I talk a little about helmets, facemasks and swimming further on, but I'll just cover something general first. Dreadlocks are warm. They're great insulators and excellent when the weather turns cold for the winter. But - not so good if you have an intensive workout schedule. Dreadlocks are a little like wearing a warm hat at all times, you can keep a little cooler by tying them back in a ponytail or with a headband, but you'll still be warmer than you would with normal hair. So while at the gym you'll get more sweaty from the heat and when you shower afterwards, as always, the dreads will take a long time to dry.
Dreadlocks are more obstructive than normal hair, it can affect the wearing of helmets, so this is something you'll need to consider. Normal hair can be squeezed under a helmet quite easily, but dreadlocks are thicker and tougher. It will vary from person to person as everyone has different dread thickness', length and quantity, but from first hand experience I can say that I have struggled to find helmets which will comfortably and safely fit my head. So this may possibly affect; cycling, horseback riding, motorcycle riding, some climbing and skiing etc. Removing the padding from helmets is usually the best you can do - the dreadlocks will make perfectly acceptable and comfortable padding by themselves.
Sleeping with Dreadlocks:
Something that gets asked alot is the impact that dreadlocks may have on swimming. Dreadlocks are often associated with surfing and surf culture so obviously you can take them out and get them wet, but there are a few things to be aware of. I'll break it down into two sections, salt water and chlorinated water.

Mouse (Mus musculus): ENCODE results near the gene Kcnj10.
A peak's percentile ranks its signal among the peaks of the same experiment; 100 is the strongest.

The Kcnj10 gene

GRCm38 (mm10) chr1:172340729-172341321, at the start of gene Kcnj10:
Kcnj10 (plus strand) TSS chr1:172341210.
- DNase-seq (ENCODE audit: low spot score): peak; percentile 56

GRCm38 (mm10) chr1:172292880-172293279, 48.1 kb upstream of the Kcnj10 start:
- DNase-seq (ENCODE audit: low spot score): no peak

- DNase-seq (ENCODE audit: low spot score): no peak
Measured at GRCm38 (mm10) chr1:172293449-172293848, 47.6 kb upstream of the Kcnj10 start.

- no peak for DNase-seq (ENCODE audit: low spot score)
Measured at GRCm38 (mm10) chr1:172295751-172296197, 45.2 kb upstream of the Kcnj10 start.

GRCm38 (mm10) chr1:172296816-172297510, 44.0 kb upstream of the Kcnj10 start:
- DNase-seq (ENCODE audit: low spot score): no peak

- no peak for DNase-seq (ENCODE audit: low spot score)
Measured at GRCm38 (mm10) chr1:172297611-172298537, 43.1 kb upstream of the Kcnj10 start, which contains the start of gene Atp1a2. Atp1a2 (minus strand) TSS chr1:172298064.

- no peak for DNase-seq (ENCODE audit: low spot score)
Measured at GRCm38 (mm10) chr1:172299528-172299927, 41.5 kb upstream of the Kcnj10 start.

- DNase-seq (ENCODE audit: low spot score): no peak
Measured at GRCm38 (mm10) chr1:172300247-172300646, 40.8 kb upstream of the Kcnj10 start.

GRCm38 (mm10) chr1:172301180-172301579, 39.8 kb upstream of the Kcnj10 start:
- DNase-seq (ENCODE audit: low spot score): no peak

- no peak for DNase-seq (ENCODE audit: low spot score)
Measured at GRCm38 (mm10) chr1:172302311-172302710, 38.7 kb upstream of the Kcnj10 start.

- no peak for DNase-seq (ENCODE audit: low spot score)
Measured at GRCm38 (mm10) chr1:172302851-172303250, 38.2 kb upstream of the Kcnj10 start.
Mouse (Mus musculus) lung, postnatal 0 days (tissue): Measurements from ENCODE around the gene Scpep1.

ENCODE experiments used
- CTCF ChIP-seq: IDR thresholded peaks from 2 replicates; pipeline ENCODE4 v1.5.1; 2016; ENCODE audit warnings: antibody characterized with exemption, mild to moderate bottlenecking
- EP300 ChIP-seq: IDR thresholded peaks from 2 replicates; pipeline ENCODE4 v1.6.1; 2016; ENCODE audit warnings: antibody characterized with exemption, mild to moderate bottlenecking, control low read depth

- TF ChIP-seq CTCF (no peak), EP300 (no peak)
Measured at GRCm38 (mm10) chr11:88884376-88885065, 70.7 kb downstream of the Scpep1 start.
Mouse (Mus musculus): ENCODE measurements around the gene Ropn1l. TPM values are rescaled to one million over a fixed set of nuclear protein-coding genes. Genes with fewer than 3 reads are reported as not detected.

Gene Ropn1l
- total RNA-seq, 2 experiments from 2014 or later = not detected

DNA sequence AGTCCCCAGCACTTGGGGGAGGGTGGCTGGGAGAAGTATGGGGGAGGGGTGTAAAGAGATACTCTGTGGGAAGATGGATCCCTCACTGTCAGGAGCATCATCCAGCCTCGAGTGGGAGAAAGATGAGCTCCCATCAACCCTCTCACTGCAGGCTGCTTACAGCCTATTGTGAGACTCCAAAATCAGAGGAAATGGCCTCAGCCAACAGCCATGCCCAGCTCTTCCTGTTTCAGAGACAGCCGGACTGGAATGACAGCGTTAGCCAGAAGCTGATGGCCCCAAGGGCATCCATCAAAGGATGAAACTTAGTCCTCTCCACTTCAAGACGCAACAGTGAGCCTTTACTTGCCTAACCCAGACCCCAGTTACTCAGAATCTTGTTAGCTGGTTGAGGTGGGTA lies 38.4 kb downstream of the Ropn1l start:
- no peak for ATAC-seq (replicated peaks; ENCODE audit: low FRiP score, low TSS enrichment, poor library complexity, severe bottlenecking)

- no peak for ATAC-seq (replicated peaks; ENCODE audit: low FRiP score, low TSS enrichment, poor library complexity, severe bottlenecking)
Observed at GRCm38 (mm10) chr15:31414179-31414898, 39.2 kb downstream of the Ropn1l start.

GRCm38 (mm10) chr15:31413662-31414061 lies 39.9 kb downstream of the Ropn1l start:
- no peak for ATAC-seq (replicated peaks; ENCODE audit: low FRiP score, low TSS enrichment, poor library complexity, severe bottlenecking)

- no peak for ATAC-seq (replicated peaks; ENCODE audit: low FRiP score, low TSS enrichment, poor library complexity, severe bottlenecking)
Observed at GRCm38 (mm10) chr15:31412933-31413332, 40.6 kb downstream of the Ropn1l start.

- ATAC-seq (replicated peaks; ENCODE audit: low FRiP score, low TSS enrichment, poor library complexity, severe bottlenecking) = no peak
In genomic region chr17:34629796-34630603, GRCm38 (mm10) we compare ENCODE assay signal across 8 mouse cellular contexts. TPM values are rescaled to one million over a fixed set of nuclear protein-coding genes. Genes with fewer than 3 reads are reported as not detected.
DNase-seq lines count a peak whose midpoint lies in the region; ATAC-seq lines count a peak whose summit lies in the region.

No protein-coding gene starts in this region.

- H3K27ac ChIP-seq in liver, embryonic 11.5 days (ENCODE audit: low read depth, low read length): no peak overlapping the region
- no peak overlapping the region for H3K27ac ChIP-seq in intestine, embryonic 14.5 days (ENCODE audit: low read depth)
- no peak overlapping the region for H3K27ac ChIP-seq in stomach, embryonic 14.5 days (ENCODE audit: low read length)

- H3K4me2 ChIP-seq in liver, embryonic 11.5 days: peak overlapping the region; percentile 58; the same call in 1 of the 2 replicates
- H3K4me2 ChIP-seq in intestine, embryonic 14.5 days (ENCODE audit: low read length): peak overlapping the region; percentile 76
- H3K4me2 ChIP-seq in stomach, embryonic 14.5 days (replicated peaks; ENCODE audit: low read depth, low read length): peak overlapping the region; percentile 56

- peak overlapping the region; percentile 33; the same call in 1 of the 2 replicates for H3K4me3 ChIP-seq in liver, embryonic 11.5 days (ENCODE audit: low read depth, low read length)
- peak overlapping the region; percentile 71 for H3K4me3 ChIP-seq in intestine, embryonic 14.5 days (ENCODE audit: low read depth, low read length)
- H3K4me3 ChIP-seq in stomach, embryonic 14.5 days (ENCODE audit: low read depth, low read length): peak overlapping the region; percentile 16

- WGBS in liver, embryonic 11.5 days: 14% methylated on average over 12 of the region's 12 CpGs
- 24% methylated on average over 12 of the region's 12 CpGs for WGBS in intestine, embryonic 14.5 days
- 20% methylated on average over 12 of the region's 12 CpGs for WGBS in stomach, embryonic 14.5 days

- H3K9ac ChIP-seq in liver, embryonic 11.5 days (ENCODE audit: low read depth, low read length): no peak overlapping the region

Saltwater - Now saltwater is generally thought of as being good for dreads. It your hair frizzy and more prone to locking and the salt makes the hairs a little more abrasive and can help to lock and tighten the dreads. So saltwater is not a problem, you can swim and surf in the sea all you want. What you will need to remember is that the dreadlocks get heavier when they're wet. They soak up water a little like a sponge so they will make your head a little heavier. Only the dreads that are out of the water will have any added effect to you buoyancy - the dreads actually in the water will just float around - so it's not like they will make you sink.
When you dive underwater, the dreads will float around and can get in the way of your vision - like any long hair would, so it's recommended that you tie your hair back in some way so that you're able to see. It's also worth noting that it can be difficult to get diving masks to fit easily over your head when you have dreadlocks. It doesn't mean you can't wear them, it's just a little tricker to get a good tight fit. You have to put the mask on and get the straps through the dreads, then you'll need to try and tie your hair back afterwards.
Chlorinated water - It's not particularly great for dreads, but you can swim in pools without much bother apart from the points I mentioned earlier - they get heavier and can float in your face. The main issue I have with dreads in chlorinated water is that they get that sticky feeling accompanies swimming in pools. So you'll really want to give them a good wash afterwards, which often isn't easy with the showers they usually have at pools. Which moves me on to...
Drying - Something you will have to remember is that dreadlocks take a long time to dry. So you'll be dripping a long time after you get out of the pool or out of the sea. I recommend you remember to take a towel just for wrapping up your hair so that you don't drip everywhere while moving from the pool / sea to the shower.